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Peer Review and Scientific Publishing in Times of Web 2.0

Abstract

The second half of the twentieth century brought major changes in the society and consequently in the different areas of the sciences. The growing number of universities after the second world war, the post-war industrial growth and later digitalization transformed the sciences present until then, enlarged the scientific community and the number of scientific publications. In the last couple of decades, the creation of web 2.0 brought new possibilities for knowledge co-production, interaction and exchange between all interested parties in research. The goal of this paper is to explore the possibilities for (extended) peer review and quality control on the internet, primarily blogs and social media, which could contribute to the standard peer review process and open the sciences to a wider audience. We are wondering if these processes could also raise the quality in science and lead to the democratization of knowledge production. We argue that changes in science also have an impact in reshaping the society and bringing democratization in knowledge production.

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Notes

  1. 1.

    Margolis and Resnick [10].

  2. 2.

    McQuail [11].

  3. 3.

    Bentivegna [3].

  4. 4.

    Stromer-Galley [16].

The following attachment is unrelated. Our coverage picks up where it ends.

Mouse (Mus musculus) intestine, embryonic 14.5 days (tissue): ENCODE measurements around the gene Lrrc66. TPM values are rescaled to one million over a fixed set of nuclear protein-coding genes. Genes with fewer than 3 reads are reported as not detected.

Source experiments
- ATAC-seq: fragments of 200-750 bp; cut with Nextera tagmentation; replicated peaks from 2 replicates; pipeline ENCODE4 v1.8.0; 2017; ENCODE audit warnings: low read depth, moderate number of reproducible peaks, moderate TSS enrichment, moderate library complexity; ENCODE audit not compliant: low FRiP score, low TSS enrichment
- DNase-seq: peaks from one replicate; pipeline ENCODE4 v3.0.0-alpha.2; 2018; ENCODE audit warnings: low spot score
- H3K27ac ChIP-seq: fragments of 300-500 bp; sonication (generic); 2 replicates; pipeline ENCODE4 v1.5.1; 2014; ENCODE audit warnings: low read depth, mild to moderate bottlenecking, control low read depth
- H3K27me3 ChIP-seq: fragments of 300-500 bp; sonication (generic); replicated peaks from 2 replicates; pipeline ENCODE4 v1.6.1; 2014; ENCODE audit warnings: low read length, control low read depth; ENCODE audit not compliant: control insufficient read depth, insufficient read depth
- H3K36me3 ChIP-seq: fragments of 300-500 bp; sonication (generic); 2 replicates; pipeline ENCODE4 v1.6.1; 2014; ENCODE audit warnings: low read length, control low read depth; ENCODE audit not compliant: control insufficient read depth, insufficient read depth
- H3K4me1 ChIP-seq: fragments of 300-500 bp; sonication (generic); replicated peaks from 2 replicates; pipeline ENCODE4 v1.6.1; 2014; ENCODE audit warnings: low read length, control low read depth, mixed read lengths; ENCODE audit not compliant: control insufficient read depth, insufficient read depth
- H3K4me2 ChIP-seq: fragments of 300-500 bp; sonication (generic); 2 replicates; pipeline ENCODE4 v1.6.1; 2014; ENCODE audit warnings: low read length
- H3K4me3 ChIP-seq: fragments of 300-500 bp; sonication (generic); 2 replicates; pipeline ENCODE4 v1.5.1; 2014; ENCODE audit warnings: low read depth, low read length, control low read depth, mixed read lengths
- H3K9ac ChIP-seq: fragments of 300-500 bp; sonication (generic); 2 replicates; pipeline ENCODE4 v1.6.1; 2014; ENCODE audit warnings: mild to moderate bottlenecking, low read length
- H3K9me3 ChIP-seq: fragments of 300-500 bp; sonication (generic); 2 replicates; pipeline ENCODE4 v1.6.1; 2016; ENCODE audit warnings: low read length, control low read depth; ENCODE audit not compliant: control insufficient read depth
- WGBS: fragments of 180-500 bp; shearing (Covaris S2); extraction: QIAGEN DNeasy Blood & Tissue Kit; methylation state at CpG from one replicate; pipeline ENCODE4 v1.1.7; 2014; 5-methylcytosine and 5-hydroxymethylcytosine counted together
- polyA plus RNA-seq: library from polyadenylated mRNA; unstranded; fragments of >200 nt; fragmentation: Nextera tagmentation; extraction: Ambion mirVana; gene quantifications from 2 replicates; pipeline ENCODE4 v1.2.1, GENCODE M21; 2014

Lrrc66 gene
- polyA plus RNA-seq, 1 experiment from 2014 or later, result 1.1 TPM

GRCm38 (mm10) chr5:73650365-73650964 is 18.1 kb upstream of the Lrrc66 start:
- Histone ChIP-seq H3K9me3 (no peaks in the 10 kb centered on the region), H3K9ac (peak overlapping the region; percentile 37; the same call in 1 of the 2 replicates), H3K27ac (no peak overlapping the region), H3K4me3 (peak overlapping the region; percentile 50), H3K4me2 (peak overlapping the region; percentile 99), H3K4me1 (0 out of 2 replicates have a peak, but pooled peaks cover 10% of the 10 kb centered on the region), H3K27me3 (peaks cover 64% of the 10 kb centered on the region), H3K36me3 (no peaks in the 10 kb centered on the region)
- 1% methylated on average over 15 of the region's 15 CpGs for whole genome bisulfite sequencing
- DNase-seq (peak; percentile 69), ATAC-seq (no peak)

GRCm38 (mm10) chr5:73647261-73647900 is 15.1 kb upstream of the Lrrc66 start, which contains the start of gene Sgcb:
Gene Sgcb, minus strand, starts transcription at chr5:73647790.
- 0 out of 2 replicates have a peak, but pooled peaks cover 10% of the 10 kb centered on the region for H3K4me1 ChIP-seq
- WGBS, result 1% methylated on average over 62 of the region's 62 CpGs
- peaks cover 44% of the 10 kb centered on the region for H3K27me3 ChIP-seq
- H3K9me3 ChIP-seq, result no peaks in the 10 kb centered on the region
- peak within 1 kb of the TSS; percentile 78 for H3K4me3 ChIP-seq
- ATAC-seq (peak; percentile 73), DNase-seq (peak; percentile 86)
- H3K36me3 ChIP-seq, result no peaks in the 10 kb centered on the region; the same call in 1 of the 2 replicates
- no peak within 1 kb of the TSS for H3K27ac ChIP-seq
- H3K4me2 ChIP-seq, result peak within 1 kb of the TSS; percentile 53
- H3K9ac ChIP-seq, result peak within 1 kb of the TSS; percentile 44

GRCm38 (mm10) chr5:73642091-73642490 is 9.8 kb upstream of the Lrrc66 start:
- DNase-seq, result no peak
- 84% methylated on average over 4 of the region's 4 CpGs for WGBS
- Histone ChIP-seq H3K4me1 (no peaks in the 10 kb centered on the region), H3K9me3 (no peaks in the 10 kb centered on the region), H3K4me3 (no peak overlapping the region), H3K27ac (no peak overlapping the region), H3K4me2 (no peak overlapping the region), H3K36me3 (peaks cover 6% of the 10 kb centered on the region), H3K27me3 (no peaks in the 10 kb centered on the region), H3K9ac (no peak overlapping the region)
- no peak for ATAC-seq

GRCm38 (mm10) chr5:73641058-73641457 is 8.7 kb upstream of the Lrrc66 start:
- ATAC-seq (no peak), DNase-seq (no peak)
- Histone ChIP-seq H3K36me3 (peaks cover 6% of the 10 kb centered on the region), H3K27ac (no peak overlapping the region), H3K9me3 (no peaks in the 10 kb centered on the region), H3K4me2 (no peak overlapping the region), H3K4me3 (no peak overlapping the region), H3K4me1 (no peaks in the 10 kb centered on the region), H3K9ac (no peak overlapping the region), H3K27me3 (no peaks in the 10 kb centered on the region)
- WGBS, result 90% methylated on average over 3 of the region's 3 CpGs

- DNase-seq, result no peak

5. 5.

    Cammaerts and Carpentier [4].

  6. 6.

    Funtowicz [8].

  7. 7.

    Ravetz and Funtowicz [13].

  8. 8.

    Walker [18].

  9. 9.

    Idem.

  10. 10.

    Solomon [10].

  11. 11.

    Funtowicz [8].

  12. 12.

    Idem.

  13. 13.

    Pickard [12].

  14. 14.

    Arms [1].

  15. 15.

    Pickard [12].

  16. 16.

    Idem.

  17. 17.

    Arms [1].

  18. 18.

    Idem.

  19. 19.

    Daniels and Feagin [6].

  20. 20.

    Pickard [12].

  21. 21.

    Van Rooyen et al. [17].

  22. 22.

    Idem.

  23. 23.

    Solomon [15].

  24. 24.

    Debate [7].

  25. 25.

    Chang [5].

  26. 26.

    Solomon [15].

  27. 27.

    Idem.

  28. 28.

    Daniels and Feagin [6].

  29. 29.

    Idem.

  30. 30.

    Idem.

  31. 31.

    Arms [1].

  32. 32.

    Idem.

  33. 33.

    Idem.

  34. 34.

    Hermida [9].

  35. 35.

    Brumfiel [3].

  36. 36.

    Idem.

  37. 37.

    Idem.

  38. 38.

    Pickard [12].

  39. 39.

    Singer [14].

  40. 40.

    Arms [1].

  41. 41.

    Bentivegna [2].

  42. 42.

    Daniels and Feagin [6].

  43. 43.

    Ravetz and Funtowicz [13].

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Acknowledgments

The author thanks Prof. Silvio Funtowicz who contributed to this paper with his valuable comments and by sharing his knowledge with the author.

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Correspondence to Lucia Vesnic-Alujevic.

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Vesnic-Alujevic, L. Peer Review and Scientific Publishing in Times of Web 2.0. Pub Res Q 30, 39–49 (2014). https://doi.org/10.1007/s12109-014-9345-8

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Keywords

  • Peer review
  • Internet
  • Online publishing
  • Social media
  • Social networks
  • Online quality control
  • Open peer review